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Doggy - the Chambered Nautilus

Something I forgot to mention about yesterdays feeding. Doggy only ate half his minnow and spit the rest out. It was quickly covered by hermits and snails. Maybe 1 hour later he went to the mount of CUC and separated all the snails/crabs before jetting away with the remains. It was pretty neat to watch, but unfortunately I couldn't get my phone in time.
Downside of running a medium sized business, bringing my 2y/o daughter to my office with me every day and having an awesome ceph tank next to my desk is that I don't always get to capture the cool ceph moments on tape :wink:
Chicken is kind of weird. It is used for marine bait a lot, especially for crabs. Perhaps it is not so much chicken as bird and scavengers would find them naturally.
So potential terrible news. Doggy is still alive though.

Over the weekend the hose to the return pump came undone and Doggy's tank started to crash. Amongst the dead livestock include crabs, stars - you know, some of the heartier marine animals. Doggy was floating on top not moving and I assumed the worst.

I quickly re-attached the return - and miraculously he started moving around on his own. He's swimming (weakly) and submerging.

We're currently waiting on the local aquarium service company to come do a large water change, and in the interium have attached additional cannister filters with chemical media (as well as dumping in some Prime).

Of course, this service visit marks the last dealings we'll have with the company, as they set the tank up and service it weekly. First time in my many years in the hobby that I've had a commercial setup and maintenance done; it just made the most sense for the office setting.

Updates to follow.

I would like to add - it is pretty crazy for me to look at the tank right now and to see Doggy recovering(???) so well, and seeing dead damselfish (which normally seem to be the impossibel to kill animal).

Slaughtering a chicken and saying a prayer to Cthuhlu.
Doggy is acting fully recovered.

50 gallon water change today, will do another 50 again tomorrow. Intermittent carbon dosing as well to help bacterial populations.
What happened to the S. bandensis hatchlings?

I haven't seen any signs of them in awhile, so I don't know. I would occassionally see one coming out of the LR and swiming around, but assumed they either weren't able to develop in the cooler water and died or are/were just being reclusive. Chances are they are dead now, if they weren't before. ;-(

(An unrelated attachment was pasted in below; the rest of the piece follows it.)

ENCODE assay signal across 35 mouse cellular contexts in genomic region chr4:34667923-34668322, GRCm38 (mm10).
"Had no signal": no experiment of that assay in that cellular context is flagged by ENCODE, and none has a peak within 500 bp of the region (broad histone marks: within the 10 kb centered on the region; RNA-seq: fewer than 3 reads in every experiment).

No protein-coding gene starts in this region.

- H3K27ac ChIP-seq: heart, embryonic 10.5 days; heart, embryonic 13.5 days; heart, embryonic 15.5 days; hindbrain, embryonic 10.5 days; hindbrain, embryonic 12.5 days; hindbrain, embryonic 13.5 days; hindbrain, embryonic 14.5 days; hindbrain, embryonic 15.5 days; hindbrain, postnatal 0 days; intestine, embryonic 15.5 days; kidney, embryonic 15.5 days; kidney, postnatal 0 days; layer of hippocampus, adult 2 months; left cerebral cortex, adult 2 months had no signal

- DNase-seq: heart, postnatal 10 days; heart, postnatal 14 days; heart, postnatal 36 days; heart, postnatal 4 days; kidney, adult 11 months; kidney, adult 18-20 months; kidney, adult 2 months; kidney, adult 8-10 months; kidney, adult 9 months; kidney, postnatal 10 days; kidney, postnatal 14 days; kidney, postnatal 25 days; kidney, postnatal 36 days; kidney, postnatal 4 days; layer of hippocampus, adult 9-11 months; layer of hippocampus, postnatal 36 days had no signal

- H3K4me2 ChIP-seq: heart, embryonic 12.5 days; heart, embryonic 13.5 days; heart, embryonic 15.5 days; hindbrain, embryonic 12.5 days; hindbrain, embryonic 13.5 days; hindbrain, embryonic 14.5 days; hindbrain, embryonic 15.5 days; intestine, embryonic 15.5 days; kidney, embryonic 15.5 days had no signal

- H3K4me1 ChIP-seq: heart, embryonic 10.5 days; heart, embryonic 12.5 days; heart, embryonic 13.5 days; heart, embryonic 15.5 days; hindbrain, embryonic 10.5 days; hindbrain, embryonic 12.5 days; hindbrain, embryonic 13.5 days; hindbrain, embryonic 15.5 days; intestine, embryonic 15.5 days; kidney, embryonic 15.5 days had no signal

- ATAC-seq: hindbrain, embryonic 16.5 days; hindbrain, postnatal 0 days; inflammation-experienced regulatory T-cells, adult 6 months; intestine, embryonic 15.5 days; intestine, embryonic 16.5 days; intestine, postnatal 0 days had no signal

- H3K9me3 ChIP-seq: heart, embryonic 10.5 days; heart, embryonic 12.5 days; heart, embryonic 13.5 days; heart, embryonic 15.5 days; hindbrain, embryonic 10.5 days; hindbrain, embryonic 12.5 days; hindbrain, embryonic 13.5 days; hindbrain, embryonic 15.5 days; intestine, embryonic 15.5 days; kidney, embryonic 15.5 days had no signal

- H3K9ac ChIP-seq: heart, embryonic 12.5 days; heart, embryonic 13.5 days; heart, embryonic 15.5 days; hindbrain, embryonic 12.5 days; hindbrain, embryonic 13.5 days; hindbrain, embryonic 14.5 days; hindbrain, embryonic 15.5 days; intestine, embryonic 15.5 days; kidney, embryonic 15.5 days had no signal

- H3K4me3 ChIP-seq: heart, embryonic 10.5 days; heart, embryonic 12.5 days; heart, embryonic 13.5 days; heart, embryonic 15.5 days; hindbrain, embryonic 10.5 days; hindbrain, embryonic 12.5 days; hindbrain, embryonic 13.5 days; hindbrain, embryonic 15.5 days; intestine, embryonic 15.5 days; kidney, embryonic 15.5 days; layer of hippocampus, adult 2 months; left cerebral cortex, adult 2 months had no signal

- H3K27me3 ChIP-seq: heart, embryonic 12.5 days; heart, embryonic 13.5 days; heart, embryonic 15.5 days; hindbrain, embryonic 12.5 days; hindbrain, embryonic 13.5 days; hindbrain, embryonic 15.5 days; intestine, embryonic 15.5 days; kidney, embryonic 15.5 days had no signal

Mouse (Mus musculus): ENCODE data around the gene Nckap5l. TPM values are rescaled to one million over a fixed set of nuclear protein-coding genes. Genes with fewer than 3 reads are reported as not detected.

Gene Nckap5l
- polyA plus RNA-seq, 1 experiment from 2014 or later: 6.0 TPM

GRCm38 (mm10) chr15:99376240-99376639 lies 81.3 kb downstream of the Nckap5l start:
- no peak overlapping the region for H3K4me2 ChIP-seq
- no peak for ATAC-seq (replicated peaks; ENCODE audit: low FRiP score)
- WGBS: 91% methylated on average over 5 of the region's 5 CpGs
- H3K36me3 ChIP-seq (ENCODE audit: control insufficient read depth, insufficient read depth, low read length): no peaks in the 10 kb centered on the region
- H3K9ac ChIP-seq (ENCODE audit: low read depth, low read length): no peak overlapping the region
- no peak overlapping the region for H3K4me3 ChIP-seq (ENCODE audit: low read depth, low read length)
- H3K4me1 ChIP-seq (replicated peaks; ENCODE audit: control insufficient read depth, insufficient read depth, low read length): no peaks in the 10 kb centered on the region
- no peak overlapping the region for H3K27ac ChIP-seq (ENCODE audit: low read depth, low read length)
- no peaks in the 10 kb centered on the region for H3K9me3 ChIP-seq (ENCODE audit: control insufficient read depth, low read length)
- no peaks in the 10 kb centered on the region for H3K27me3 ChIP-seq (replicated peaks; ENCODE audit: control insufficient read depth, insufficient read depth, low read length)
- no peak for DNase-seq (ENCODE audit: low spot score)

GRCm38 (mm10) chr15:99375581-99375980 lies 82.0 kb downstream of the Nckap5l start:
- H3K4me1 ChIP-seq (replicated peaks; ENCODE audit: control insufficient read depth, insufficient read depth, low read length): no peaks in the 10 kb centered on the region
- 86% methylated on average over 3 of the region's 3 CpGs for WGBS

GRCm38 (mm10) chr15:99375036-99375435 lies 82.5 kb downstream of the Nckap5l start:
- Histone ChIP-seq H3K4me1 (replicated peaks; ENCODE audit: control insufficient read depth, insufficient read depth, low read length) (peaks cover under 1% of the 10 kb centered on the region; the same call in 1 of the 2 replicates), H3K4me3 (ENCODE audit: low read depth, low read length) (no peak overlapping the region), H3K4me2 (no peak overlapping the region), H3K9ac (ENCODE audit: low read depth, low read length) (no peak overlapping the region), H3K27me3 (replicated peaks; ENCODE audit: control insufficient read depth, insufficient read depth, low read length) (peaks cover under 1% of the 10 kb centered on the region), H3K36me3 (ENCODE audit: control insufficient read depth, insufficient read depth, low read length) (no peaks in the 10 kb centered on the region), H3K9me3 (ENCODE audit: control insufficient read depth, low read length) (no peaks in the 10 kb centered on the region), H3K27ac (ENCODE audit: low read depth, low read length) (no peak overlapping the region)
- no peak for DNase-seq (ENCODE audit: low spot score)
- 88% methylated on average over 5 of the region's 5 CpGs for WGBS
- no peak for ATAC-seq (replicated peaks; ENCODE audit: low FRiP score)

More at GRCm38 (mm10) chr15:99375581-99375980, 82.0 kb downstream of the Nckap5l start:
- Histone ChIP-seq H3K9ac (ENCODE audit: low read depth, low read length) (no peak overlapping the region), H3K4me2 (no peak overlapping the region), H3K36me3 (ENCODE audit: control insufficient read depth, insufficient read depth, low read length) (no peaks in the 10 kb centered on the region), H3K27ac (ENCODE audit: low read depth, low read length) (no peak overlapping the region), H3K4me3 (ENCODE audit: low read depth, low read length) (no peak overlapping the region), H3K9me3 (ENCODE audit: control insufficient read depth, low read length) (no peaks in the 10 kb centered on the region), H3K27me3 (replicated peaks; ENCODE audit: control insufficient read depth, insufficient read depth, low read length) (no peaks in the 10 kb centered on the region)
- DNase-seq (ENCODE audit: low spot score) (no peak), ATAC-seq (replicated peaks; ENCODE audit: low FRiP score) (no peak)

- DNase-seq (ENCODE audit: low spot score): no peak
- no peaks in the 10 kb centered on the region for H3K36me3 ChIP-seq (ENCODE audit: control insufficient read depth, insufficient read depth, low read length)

He's eating a shrimp and acting like nothing happened. What a crazy day.

Water parameters seem to be okay - will do full parameter testing after water change tomorrow. Water has gotten a bit cloudy but I'll blame that on my extra carbon dosing. Added a second skimmer and both are working pretty hard.

Adding airstone to DT, extra return pump and who knows what else tomorrow as well. Probably a plastic hose clamp as well!#!@#!@!@#

Can't stress how amazed I am that Doggy managed to live, but the random damsel didn't. That damsel had been with me for awhile too - managed to migrate several tanks and always evaded actual capture... survived generations of cuttles as well!
Doggy is doing great! Tank has come alive - snails, stars, etc. are moving about regularly. Lost the urchin (as in, no idea where he went).

Water parameters test good. Just using cheap strips so won't bother pretending they are super accurate, but looks good enough at a glance. I'm never really concerned about specifics, especially in a tank like this as long as everything indicates its in a "safe" range. Still going to have a larger water change done this morning to be on the safe side.

So we probably just dealt with severely deoxygenated water over the weekend, and perhaps the Nautilus are more adept to dealing with low-oxygen conditions than some of the random life in the tank. A very scary lesson learned - airstone has been added to the DT. :wink:

Taking the water from the change and putting it in the 60G that is sitting empty next to it. Have some old LR I took out of a different tank (one with life removed, and left to crash) so going to let the 60G cycle for a few months before plumbing everything together and figure out some other interesting animal to add in.

@cuttlegirl - there are plenty of caverns in the rockwork, so I'm not likely to notice the cuttlebones. Also they'd be the size and color of some of the crushed coral so even harder to spot! Like I said, I have no idea how well they could actually develop in 65 degree water, although food was plentiful. I've also never had cuttles hatched directly in the DT, or released any when they were that small.
Cutting shrimp in half, removing shell from upper portion and wrapping it around the tail then feeding to Doggy. 24 hour soak in Selcon before feeding, of course!

Seems happy with the preparation.

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